Anglo-Saxon tribes of Britain. It is derived from their having lived in the county of Cheshire, where they held the estate of Sale. The surname Sallay was originally derived form the Old English word soel which refers to a hall. In this case the original bearers of the surname Sallay were either servants at the hall or resided near a dining hall. CITATION[CLOSE]
Lowe, Mark Anthony, Patronymica Britannica, A Dictionary of Family Names of the United Kingdom. London: John Russel Smith, 1860. Print.
Early Origins of the Sallay family
Cheshire but the family can be found throughout ancient Britain in early years. The Hundredorum Rolls of 1273 list Robert a la Sale. Placita de Quo Warranto, temp. Edward I-III lists Nicholas de la Sale, temp. 20 Edward I and William de la Sale. Robert de la Sale was Bailiff of Norwich in 1327. CITATION[CLOSE]
Bardsley, C.W, A Dictionary of English and Welsh Surnames: With Special American Instances. Wiltshire: Heraldry Today, 1901. Print. (ISBN 0-900455-44-6)
"About the time of Edward I., Thomas, son of William De la Sale, held twelve acres of land in Ickleford, Hertfordshire. According to Cussans, the Hertfordshire Sales hailed from Scotland nearly two centuries ago, and he mentions Francis Sale, a gentleman who was married at Ashwell in 1694." CITATION[CLOSE]
Early History of the Sallay family
This web page shows only a small excerpt of our Sallay research.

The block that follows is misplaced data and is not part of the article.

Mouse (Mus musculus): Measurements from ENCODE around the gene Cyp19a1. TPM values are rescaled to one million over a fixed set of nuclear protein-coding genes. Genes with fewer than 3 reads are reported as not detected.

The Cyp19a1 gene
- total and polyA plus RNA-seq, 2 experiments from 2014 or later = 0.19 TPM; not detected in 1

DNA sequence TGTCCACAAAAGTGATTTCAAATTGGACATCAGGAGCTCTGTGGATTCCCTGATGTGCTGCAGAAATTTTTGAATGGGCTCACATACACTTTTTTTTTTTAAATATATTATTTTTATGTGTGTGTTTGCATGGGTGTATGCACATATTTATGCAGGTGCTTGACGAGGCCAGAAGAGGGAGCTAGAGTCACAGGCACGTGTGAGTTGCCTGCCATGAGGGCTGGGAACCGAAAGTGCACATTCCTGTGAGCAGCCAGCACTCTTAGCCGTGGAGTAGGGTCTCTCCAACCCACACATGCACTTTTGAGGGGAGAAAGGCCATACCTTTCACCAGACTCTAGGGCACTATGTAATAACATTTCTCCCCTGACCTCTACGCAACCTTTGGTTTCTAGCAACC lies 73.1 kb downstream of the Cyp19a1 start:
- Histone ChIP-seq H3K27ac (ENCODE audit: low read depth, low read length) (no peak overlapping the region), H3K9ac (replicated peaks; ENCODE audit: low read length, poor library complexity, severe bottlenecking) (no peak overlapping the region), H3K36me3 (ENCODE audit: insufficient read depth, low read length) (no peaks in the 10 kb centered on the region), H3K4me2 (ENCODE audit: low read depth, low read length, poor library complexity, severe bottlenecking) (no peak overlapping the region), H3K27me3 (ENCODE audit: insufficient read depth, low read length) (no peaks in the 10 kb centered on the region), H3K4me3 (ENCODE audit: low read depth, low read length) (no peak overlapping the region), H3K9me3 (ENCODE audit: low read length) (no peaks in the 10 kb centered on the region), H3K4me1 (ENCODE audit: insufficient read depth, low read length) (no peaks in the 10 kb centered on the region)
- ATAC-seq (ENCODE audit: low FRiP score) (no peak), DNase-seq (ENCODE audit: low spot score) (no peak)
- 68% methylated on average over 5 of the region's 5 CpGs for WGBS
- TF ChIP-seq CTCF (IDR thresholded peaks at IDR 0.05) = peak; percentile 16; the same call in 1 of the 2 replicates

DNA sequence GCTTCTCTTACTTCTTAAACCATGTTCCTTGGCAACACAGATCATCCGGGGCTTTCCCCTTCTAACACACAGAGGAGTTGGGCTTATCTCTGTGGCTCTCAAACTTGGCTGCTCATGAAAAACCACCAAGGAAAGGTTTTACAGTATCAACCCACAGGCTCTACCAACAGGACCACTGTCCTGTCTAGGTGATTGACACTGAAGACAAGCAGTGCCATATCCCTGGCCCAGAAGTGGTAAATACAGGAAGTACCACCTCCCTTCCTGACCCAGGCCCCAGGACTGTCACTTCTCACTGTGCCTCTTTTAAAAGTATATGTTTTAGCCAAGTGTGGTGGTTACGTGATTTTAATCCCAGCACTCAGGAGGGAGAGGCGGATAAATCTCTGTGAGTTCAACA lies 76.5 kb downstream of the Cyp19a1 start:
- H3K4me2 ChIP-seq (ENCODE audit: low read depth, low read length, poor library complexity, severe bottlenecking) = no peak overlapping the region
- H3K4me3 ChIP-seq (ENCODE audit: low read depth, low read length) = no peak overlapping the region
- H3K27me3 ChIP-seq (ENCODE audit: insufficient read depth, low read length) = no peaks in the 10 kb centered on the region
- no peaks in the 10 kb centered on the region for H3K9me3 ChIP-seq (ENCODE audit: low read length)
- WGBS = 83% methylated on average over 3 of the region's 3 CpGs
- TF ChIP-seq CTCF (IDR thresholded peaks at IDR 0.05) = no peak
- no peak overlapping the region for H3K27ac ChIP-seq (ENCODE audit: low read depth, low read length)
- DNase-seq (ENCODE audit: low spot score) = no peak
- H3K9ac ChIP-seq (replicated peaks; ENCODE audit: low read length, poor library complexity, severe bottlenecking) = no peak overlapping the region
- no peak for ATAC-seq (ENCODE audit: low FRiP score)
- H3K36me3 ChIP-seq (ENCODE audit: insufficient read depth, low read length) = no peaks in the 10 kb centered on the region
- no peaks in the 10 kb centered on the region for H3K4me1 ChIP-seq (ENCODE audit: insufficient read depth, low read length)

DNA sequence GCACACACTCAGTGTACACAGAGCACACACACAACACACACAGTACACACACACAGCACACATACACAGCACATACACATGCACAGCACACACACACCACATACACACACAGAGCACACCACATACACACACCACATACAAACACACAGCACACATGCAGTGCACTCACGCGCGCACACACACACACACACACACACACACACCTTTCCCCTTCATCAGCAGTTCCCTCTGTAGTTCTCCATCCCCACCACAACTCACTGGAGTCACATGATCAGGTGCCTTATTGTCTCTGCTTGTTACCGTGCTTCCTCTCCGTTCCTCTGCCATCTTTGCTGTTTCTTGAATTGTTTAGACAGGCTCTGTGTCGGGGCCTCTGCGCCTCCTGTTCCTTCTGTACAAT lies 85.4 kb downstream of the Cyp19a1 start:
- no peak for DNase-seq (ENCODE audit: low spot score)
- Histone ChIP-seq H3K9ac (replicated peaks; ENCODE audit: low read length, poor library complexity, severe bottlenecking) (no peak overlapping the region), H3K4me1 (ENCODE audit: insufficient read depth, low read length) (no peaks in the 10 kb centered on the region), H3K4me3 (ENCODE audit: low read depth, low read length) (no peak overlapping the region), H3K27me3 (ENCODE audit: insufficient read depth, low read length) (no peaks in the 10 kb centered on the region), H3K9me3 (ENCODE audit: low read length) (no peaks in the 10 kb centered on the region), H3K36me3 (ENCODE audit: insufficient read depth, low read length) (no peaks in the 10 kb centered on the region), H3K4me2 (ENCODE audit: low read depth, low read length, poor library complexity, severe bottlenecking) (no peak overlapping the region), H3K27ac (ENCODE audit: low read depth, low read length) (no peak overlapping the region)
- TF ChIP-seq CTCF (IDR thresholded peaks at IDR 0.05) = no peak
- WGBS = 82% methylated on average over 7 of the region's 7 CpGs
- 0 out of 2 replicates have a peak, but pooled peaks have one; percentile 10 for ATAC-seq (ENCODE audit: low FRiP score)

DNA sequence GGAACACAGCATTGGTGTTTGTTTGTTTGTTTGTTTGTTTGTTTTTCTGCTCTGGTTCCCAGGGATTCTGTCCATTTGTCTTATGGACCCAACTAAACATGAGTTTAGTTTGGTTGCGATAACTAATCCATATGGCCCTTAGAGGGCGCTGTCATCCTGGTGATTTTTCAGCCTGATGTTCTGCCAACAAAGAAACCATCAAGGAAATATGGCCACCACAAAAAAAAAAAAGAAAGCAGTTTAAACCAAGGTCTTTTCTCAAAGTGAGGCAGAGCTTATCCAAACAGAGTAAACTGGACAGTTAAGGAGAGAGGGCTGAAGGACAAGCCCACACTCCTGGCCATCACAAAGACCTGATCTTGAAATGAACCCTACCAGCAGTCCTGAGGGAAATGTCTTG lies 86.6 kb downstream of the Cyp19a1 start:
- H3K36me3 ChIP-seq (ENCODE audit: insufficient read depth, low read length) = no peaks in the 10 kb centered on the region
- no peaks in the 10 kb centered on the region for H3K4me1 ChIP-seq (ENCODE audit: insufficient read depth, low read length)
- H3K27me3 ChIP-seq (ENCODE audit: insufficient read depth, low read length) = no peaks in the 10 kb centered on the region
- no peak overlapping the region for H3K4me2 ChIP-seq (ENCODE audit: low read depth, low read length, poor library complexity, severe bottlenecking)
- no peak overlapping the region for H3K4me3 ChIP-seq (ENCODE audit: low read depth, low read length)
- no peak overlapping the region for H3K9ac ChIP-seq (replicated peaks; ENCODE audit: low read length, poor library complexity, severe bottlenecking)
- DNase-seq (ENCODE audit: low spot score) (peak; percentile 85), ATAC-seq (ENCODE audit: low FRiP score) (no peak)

Another 187 words (13 lines of text) covering the years 1590, 1675, 1670, 1671, 1697, 1736 and 1734 are included under the topic Early Sallay History in all our PDF Extended History products and printed products wherever possible.
Sallay Spelling Variations
One relatively recent invention that did much to standardize English spelling was the printing press. However, before its invention even the most literate people recorded their names according to sound rather than spelling. The spelling variations under which the name Sallay has appeared include Sale, Sail, Sales, Salle, Salley, Sally, Sallete, Sallett and many more.
Early Notables of the Sallay family (pre 1700)
Notables of this surname at this time include: William Sayle (c. 1590-1675), English explorer and later settler of the Bahamas, the first governor of colonial South Carolina from 1670-1671; and...
Another 29 words (2 lines of text) are included under the topic Early Sallay Notables in all our PDF Extended History products and printed products wherever possible.
Migration of the Sallay family to Ireland
Some of the Sallay family moved to Ireland, but this topic is not covered in this excerpt.
Another 52 words (4 lines of text) about their life in Ireland is included in all our PDF Extended History products and printed products wherever possible.
Migration of the Sallay family to the New World and Oceana
At this time, the shores of the New World beckoned many English families that felt that the social climate in England was oppressive and lacked opportunity for change. Thousands left England at great expense in ships that were overcrowded and full of disease. A great portion of these settlers never survived the journey and even a greater number arrived sick, starving, and without a penny. The survivors, however, were often greeted with greater opportunity than they could have experienced back home. These English settlers made significant contributions to those colonies that would eventually become the United States and Canada. An examination of early immigration records and passenger ship lists revealed that people bearing the name Sallay arrived in North America very early: Edward Sale settled in Boston in 1635; William, James, Mary and John Sale settled in Charles Town, South Carolina, in 1767; John Sales and his wife settled in Salem in 1630.
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